Day 3, Entry #4 with Rebecca Royen discussing HB 56 and the concerns with immigration in the state and the U.S.
Sorry I did not have a chance to e-mail yesterday…
I agree with Mary. It seems to be typical of our government–both state and federal–to enact a bill, law etc. without having thought of all the angles: enforcement, impact on general public, etc. Often, these things seem self-serving or solely politically motivated. I understand that there was extreme fall-out when HB56 went into effect, not only in the places Mary mentioned, but also at places like the registry. There were parts of the bill that the general public was not made aware of, including specifics about car registration, etc.
I personally knew someone who was affected because he did not know that he needed different documentation than before when he went to renew his registration. Inferior dissemination of information to the public is what often creates a lot of resentment and opposition to new governmental policies and procedures. Many people think “oh, this immigration bill has no direct effect on me,” when, in reality, there are “hidden” parts of it that affect every Alabama resident.
Not to mention exactly what Mary said about “targeting.” Having something like this in place will undoubtedly make certain law enforcement officials–and even civilians–zealots about “uncovering” and punishing immigrants. Though the newest revision of the bill states that the suspicion of non-citizenry cannot be a primary offense (i.e. a cop cannot pull someone over because they think they might be an immigrant; there has to be another offense committed to justify the traffic stop), there are certain to be those in power who still consider it such. Just as with any other racial/gender/ethnic profiling or targeting, the enforcement of even the revised bill is sure to create a lot of fervent opposition and discord. I think everyone will agree that the last thing we need is more tension within our community based on race, gender or ethnicity. Maybe it is time for our government to look WITHIN–as opposed to around them–to uncover the real source of corruption, ulterior motives and malintent.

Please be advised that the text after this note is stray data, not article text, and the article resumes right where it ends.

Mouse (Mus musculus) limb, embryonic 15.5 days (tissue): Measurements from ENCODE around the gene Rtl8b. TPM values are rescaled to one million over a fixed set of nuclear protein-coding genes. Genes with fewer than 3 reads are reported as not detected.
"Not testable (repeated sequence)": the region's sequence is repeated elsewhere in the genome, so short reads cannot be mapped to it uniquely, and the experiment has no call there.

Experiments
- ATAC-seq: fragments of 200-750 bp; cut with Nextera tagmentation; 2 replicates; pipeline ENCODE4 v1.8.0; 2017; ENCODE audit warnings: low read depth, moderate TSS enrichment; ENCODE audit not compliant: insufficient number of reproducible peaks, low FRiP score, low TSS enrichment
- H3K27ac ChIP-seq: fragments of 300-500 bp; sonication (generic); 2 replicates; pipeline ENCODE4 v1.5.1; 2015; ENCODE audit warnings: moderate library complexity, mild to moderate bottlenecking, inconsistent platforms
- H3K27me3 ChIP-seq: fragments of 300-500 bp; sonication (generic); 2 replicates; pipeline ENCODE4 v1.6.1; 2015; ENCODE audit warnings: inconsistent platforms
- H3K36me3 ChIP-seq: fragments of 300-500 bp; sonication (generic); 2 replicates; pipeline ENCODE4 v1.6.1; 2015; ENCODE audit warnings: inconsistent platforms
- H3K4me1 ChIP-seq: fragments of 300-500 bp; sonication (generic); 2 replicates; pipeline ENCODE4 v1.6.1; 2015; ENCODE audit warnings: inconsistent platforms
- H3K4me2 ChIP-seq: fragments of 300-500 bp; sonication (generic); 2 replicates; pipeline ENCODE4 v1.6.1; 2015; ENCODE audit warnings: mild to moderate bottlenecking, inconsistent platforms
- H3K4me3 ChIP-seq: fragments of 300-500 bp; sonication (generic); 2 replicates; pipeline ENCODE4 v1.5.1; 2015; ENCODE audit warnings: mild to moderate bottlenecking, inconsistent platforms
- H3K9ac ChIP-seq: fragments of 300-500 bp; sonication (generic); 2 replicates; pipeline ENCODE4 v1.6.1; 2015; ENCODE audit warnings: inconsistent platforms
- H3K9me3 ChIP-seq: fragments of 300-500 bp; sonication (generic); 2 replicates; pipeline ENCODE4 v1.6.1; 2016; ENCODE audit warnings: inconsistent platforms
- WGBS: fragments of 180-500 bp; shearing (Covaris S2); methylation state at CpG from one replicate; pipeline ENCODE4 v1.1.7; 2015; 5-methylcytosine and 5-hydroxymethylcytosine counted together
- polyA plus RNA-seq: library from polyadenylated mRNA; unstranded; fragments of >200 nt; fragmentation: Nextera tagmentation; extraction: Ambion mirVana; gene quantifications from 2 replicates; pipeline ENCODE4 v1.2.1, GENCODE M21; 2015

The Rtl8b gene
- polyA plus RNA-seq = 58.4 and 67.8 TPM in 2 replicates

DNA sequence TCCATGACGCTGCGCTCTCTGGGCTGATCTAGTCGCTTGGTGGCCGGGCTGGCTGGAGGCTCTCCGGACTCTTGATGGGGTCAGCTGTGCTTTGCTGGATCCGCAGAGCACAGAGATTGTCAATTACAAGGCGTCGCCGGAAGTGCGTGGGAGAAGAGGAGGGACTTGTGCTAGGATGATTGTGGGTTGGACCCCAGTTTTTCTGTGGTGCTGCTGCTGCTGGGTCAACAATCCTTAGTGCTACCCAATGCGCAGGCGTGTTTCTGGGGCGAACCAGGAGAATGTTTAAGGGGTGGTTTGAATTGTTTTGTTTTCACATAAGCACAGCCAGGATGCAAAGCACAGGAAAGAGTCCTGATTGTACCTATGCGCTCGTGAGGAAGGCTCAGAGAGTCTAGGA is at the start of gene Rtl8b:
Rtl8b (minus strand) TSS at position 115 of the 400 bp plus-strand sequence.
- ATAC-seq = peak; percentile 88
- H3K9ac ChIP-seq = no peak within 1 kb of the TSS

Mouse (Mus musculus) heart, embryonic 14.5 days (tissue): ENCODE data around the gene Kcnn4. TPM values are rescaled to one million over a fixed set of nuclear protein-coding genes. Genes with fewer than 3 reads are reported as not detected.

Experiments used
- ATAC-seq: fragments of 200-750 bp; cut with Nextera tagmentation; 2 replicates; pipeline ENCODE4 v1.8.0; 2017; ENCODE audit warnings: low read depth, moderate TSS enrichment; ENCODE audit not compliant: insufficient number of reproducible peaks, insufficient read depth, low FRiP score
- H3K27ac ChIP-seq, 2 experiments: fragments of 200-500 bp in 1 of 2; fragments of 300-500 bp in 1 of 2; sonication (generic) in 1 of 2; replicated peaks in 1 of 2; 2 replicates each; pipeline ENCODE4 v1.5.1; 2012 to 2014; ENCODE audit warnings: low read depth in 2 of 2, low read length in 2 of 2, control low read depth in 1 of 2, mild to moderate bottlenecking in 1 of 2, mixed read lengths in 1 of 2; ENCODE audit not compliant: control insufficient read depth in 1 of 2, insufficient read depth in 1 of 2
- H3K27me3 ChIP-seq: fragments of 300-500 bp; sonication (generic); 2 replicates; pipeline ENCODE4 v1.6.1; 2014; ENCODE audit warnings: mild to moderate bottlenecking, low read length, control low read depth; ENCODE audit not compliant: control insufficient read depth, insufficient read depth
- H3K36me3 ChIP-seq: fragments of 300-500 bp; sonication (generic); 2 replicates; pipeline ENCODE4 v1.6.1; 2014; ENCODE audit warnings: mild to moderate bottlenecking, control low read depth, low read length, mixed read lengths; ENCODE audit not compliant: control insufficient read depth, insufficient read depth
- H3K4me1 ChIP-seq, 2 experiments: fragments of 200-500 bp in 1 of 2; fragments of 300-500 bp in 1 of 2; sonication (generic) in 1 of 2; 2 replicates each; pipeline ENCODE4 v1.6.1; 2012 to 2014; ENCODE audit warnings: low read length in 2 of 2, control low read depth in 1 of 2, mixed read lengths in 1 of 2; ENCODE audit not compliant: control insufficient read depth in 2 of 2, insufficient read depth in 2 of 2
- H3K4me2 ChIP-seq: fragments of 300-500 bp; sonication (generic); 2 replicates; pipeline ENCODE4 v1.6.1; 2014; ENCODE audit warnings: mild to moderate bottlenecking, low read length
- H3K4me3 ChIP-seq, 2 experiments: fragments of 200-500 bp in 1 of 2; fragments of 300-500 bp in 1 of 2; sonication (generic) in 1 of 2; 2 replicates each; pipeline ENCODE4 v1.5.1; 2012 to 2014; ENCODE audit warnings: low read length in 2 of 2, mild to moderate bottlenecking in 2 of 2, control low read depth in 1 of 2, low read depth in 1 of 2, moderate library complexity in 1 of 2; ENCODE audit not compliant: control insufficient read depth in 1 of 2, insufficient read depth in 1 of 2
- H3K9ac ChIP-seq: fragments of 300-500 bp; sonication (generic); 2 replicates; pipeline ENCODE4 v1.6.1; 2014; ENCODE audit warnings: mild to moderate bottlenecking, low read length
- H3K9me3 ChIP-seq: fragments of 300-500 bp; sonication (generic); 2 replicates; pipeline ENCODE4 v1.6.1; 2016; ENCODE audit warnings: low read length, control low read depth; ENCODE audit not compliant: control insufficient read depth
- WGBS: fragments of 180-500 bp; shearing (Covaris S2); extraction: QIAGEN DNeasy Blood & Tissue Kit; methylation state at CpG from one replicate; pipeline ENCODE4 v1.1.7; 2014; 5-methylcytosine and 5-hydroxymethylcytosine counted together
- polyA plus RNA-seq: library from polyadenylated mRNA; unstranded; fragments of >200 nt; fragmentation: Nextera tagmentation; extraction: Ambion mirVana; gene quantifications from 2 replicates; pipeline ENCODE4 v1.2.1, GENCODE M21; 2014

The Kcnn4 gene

*For my information about HB 56 as well as stories from those personally affected by HB 56, check out Alabama Immigration: Making Sense of HB 56 and They Are Us, community websites created by Kristy Shaulis and Ana Rodriguez.